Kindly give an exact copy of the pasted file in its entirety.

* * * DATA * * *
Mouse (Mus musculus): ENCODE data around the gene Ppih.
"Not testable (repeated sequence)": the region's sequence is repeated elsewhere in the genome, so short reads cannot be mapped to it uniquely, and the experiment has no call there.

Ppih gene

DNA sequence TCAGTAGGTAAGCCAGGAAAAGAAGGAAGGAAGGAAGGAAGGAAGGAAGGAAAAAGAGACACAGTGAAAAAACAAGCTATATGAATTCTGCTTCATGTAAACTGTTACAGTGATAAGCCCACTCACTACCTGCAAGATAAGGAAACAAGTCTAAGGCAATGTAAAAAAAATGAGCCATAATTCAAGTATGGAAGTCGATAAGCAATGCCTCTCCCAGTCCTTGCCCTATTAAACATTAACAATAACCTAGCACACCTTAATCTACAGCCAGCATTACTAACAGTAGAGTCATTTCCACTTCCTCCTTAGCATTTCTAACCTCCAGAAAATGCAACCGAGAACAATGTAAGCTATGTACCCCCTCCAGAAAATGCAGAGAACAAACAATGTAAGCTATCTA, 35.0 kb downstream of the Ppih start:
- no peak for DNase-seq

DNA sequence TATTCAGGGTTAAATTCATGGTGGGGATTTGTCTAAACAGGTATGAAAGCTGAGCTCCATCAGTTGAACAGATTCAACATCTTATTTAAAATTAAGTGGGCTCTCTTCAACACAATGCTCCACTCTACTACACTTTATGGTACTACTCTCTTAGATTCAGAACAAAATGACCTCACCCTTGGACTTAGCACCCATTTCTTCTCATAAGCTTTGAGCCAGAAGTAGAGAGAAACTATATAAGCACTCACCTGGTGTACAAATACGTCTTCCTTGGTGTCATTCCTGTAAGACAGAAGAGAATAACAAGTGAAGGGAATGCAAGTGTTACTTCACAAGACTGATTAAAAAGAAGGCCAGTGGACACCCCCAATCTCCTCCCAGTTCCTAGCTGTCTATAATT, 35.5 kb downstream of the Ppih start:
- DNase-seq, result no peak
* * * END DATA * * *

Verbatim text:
Mouse (Mus musculus): ENCODE data around the gene Ppih.
"Not testable (repeated sequence)": the region's sequence is repeated elsewhere in the genome, so short reads cannot be mapped to it uniquely, and the experiment has no call there.

Ppih gene

DNA sequence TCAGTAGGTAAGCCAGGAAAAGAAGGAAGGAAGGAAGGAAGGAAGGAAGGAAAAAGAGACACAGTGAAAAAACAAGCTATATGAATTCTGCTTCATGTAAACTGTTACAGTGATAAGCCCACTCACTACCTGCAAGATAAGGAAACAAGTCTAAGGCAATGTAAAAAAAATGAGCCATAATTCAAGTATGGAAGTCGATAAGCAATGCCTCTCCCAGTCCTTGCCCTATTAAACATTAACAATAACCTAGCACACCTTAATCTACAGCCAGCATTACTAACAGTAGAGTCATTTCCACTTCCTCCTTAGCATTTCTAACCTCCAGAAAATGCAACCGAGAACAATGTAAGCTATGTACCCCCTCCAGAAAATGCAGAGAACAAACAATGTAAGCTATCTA, 35.0 kb downstream of the Ppih start:
- no peak for DNase-seq

DNA sequence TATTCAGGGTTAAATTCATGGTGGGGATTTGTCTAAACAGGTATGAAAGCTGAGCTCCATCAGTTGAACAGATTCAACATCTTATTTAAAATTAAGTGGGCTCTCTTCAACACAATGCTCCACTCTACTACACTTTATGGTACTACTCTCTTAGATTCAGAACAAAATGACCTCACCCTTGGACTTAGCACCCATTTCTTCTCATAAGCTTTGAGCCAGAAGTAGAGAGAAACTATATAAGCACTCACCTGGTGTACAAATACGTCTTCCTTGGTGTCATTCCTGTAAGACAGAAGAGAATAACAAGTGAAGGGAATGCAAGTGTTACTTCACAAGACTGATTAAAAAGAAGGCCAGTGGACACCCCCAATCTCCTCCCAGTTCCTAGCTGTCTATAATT, 35.5 kb downstream of the Ppih start:
- DNase-seq, result no peak